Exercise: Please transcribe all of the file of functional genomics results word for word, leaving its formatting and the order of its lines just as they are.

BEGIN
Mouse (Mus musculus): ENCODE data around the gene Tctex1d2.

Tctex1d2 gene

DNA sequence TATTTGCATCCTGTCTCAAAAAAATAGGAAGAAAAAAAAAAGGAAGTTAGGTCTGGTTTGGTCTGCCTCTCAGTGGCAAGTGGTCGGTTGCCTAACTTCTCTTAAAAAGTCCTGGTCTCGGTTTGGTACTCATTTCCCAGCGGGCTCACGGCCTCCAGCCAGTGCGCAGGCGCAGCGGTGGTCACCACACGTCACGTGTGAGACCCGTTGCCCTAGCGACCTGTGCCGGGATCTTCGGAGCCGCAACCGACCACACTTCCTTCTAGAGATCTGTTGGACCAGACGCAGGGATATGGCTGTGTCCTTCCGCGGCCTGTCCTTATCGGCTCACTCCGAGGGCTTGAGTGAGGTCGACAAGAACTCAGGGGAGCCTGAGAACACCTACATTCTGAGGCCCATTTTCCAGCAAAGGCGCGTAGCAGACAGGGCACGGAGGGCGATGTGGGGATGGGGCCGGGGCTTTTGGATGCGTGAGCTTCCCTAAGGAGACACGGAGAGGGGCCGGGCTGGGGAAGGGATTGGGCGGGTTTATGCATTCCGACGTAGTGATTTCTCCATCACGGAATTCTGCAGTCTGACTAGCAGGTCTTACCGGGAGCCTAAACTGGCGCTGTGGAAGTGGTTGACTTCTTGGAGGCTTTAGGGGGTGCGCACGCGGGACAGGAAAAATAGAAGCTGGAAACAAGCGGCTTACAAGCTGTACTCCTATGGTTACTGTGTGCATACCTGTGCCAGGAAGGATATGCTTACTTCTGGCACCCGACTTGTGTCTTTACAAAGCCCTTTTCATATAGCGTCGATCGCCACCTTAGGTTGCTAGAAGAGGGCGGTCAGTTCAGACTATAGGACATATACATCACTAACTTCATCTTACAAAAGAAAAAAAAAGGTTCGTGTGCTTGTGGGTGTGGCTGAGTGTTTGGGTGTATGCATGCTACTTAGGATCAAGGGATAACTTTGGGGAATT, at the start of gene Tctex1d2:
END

Mouse (Mus musculus): ENCODE data around the gene Tctex1d2.

Tctex1d2 gene

DNA sequence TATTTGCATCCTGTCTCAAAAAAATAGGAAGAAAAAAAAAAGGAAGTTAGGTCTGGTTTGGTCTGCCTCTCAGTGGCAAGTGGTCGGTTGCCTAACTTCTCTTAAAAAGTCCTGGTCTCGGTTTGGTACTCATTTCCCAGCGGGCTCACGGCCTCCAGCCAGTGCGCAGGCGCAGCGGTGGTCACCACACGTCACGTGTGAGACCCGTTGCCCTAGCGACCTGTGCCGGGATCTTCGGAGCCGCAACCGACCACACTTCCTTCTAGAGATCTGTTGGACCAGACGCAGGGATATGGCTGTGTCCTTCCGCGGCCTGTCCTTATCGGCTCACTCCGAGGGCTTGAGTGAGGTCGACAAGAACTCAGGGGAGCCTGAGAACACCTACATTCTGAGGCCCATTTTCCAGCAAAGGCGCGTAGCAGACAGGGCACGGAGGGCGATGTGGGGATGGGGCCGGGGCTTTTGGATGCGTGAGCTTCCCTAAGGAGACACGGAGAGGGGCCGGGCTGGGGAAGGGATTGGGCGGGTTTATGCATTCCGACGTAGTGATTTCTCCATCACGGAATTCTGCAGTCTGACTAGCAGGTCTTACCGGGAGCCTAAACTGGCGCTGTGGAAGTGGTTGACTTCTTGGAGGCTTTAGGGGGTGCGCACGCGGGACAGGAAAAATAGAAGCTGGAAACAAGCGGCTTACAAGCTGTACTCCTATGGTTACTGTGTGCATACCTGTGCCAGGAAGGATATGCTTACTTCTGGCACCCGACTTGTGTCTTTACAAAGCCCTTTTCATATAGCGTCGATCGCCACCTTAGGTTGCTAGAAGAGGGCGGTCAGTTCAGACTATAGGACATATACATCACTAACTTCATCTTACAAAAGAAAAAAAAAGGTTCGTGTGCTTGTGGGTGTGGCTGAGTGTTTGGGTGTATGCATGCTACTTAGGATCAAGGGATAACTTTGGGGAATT, at the start of gene Tctex1d2: